"CBS This Morning" was allowed exclusive access to comb through those boxes. Among the items: Ruby's gun holster and the aluminum brass knuckles he carried, along with membership cards from his nightclub, The Carousel Club - and even photo cards of one of his better-known strippers, Jada. Many items have never been seen before publicly.
Retired insurance investigator Dave Perry has studied the Kennedy assassination for more than 40 years. CBS News asked him to help examine the files. Perry said, "This is a virtual treasure trove that literally gets into the mind of Jack Ruby."
Perry examined a letter sent by Lee Harvey Oswald's mother, Marguerite, disputing that her son was the president's lone assassin, and Ruby's lie-detector test.
The lie-detector document shows Ruby was asked, "Did you shoot Oswald to save Mrs. Kennedy the ordeal of trial?" He said, "Yes."
And some documents may settle longstanding questions about how Ruby was able to shoot Oswald as he was being led out of Dallas Police headquarters.
The day Oswald was shot, Dallas Police Officer Roy Vaughn was on duty, guarding the garage ramp, when Ruby somehow slipped past and shot Oswald minutes later. Some later speculated Vaughn might have let Ruby in on purpose - a suggestion that bothered him for decades.
Nancy Kennemar, Vaughn's daughter, said her father felt like his integrity was questioned. She said, "He said that later in some interviews. He said, 'That's one thing you don't want taken away from you is your integrity.'"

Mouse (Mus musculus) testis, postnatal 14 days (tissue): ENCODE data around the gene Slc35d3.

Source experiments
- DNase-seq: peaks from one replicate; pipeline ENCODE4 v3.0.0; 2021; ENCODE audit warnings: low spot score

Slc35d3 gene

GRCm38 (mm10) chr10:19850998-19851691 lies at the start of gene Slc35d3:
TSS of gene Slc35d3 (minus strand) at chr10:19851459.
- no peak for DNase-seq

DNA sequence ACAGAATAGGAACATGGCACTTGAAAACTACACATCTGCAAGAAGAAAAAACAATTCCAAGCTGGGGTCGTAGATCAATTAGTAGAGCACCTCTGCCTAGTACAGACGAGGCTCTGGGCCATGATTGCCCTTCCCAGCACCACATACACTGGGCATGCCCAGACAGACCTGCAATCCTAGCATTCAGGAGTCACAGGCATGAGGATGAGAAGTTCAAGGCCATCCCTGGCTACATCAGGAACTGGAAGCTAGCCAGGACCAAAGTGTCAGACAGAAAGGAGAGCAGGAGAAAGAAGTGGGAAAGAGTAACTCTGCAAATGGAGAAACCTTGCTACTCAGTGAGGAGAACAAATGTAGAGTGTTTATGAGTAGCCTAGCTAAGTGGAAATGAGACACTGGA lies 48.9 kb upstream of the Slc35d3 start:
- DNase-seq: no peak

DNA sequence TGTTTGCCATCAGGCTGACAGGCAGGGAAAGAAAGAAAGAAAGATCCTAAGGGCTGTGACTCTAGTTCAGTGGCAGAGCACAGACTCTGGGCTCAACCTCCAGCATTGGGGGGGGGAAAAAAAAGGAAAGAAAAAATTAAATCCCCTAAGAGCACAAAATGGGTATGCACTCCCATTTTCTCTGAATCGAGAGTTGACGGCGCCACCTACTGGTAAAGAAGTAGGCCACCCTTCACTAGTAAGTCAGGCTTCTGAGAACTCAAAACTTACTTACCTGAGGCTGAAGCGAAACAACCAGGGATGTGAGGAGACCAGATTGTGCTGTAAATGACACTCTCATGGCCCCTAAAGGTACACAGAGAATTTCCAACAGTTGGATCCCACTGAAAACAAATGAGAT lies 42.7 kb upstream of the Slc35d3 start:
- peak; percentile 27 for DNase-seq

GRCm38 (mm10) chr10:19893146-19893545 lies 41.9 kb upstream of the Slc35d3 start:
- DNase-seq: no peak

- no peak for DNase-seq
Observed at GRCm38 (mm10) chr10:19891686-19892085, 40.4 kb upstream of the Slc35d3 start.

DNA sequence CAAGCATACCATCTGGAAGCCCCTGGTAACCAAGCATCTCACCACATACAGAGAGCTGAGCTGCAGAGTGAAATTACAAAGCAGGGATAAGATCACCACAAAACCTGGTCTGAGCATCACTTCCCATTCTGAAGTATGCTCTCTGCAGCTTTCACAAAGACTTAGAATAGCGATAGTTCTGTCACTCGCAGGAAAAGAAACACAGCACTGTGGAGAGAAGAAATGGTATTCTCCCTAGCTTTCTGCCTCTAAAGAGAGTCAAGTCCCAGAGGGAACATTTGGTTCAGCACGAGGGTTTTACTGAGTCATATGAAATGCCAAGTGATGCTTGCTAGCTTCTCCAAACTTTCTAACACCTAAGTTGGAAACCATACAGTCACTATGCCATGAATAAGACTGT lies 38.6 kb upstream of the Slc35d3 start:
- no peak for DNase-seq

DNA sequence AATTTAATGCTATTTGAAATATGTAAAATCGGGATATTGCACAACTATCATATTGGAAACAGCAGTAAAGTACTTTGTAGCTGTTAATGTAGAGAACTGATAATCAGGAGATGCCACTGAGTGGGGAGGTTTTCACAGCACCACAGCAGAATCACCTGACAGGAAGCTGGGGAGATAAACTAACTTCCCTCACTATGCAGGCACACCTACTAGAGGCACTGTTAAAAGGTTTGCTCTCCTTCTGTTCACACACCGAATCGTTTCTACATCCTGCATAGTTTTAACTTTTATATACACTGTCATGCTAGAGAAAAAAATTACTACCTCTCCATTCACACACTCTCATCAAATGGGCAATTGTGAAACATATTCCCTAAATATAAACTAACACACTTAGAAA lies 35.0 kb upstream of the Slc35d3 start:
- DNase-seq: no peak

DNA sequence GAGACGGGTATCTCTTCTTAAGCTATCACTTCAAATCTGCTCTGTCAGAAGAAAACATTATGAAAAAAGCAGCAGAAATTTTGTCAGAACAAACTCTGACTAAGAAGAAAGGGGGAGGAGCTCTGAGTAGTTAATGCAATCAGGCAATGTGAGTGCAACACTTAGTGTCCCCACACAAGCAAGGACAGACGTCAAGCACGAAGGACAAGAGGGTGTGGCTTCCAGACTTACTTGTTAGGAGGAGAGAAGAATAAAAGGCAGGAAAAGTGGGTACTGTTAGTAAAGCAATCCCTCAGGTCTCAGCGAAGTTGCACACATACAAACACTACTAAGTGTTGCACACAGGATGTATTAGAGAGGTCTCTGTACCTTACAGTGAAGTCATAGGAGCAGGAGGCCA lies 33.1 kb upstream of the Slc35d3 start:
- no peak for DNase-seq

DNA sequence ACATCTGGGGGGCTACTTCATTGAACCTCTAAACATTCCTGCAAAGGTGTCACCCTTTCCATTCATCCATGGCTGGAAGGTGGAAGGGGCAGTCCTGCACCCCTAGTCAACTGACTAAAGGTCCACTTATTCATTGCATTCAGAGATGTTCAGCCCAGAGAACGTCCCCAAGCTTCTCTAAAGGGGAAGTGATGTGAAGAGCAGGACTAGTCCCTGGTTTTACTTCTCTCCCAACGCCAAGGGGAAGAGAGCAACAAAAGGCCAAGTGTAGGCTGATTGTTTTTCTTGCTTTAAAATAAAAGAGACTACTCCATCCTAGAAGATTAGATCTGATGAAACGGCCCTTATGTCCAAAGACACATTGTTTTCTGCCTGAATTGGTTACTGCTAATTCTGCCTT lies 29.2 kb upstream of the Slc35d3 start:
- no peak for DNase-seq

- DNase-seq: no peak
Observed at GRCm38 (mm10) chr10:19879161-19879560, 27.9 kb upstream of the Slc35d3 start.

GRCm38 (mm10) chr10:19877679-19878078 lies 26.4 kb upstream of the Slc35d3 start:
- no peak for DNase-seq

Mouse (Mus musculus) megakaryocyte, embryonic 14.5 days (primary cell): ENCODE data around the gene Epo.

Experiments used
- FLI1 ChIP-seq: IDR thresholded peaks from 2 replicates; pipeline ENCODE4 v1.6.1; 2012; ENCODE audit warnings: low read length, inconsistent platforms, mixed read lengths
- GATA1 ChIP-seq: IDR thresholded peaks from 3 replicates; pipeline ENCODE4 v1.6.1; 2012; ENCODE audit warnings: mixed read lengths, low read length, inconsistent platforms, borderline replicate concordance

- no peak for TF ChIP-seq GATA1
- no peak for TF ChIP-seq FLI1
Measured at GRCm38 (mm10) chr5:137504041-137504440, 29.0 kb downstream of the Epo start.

But Perry says a document from these files should put those suspicions to rest. It's a memo from the Dallas County district attorney at the time, Henry Wade, indicating that, while being interviewed, Ruby told Wade when he slipped down the ramp, "the officer (Roy Vaughn) did not see him." What's more, other documents indicate Ruby didn't even know Vaughn's name.
Asked if she feels like the officer's name can be cleared, Perry said he would "absolutely be vindicated by this."
Vaughn never saw those documents. The 30-year law enforcement officer, who went on to serve as a police chief, died in 2010. Kennemar said, "I wish my dad were alive and he knew about this because even though I trust that he was innocent of any wrongdoing, I think that it would mean something to him to see this paperwork."
Dallas County District Attorney Craig Watkins gave CBS News the first public access to those files in 50 years, and he said he hopes this new information will provide a better view of history. He's loaning some of the artifacts and documents from the files to the Sixth Floor Museum in Dallas.
Watkins said the 12 boxes of artifacts and documents had sat for years in a warehouse. Watkins said he wanted the items in the boxes to be made available to the public because of the possible historical significance. Watkins said, "I would imagine when a historian has the opportunity to go through all these documents, they will find little nuggets of jewels they can use to give an explanation of the times back in 1963. ... It's an opportunity for us to get a better explanation of how times were, not just in Dallas, but in this country."